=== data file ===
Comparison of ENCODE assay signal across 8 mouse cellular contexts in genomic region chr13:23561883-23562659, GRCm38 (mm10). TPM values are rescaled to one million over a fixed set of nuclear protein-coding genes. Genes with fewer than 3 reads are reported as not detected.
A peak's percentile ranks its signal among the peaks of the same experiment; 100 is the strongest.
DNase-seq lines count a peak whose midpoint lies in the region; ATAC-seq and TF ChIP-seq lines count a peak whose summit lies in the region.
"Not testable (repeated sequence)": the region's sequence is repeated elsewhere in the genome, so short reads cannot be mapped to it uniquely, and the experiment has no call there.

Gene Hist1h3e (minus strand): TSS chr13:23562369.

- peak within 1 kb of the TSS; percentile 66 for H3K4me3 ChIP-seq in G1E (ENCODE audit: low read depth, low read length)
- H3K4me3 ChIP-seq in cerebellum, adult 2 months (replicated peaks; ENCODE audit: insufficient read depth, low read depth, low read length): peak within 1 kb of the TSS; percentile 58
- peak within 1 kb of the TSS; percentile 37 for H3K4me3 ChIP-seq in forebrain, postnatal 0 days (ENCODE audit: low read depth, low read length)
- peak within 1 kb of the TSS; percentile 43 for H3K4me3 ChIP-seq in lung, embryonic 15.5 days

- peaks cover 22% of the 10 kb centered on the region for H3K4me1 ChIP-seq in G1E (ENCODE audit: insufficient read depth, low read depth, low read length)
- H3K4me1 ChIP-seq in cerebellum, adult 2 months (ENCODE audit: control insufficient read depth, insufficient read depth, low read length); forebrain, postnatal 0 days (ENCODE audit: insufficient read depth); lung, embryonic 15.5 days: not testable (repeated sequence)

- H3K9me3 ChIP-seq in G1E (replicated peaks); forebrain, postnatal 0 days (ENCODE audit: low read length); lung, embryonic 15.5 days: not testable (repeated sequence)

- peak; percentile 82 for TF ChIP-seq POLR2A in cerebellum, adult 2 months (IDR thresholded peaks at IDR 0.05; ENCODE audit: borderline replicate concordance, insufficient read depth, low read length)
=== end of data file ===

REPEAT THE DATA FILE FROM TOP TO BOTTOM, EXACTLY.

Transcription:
Comparison of ENCODE assay signal across 8 mouse cellular contexts in genomic region chr13:23561883-23562659, GRCm38 (mm10). TPM values are rescaled to one million over a fixed set of nuclear protein-coding genes. Genes with fewer than 3 reads are reported as not detected.
A peak's percentile ranks its signal among the peaks of the same experiment; 100 is the strongest.
DNase-seq lines count a peak whose midpoint lies in the region; ATAC-seq and TF ChIP-seq lines count a peak whose summit lies in the region.
"Not testable (repeated sequence)": the region's sequence is repeated elsewhere in the genome, so short reads cannot be mapped to it uniquely, and the experiment has no call there.

Gene Hist1h3e (minus strand): TSS chr13:23562369.

- peak within 1 kb of the TSS; percentile 66 for H3K4me3 ChIP-seq in G1E (ENCODE audit: low read depth, low read length)
- H3K4me3 ChIP-seq in cerebellum, adult 2 months (replicated peaks; ENCODE audit: insufficient read depth, low read depth, low read length): peak within 1 kb of the TSS; percentile 58
- peak within 1 kb of the TSS; percentile 37 for H3K4me3 ChIP-seq in forebrain, postnatal 0 days (ENCODE audit: low read depth, low read length)
- peak within 1 kb of the TSS; percentile 43 for H3K4me3 ChIP-seq in lung, embryonic 15.5 days

- peaks cover 22% of the 10 kb centered on the region for H3K4me1 ChIP-seq in G1E (ENCODE audit: insufficient read depth, low read depth, low read length)
- H3K4me1 ChIP-seq in cerebellum, adult 2 months (ENCODE audit: control insufficient read depth, insufficient read depth, low read length); forebrain, postnatal 0 days (ENCODE audit: insufficient read depth); lung, embryonic 15.5 days: not testable (repeated sequence)

- H3K9me3 ChIP-seq in G1E (replicated peaks); forebrain, postnatal 0 days (ENCODE audit: low read length); lung, embryonic 15.5 days: not testable (repeated sequence)

- peak; percentile 82 for TF ChIP-seq POLR2A in cerebellum, adult 2 months (IDR thresholded peaks at IDR 0.05; ENCODE audit: borderline replicate concordance, insufficient read depth, low read length)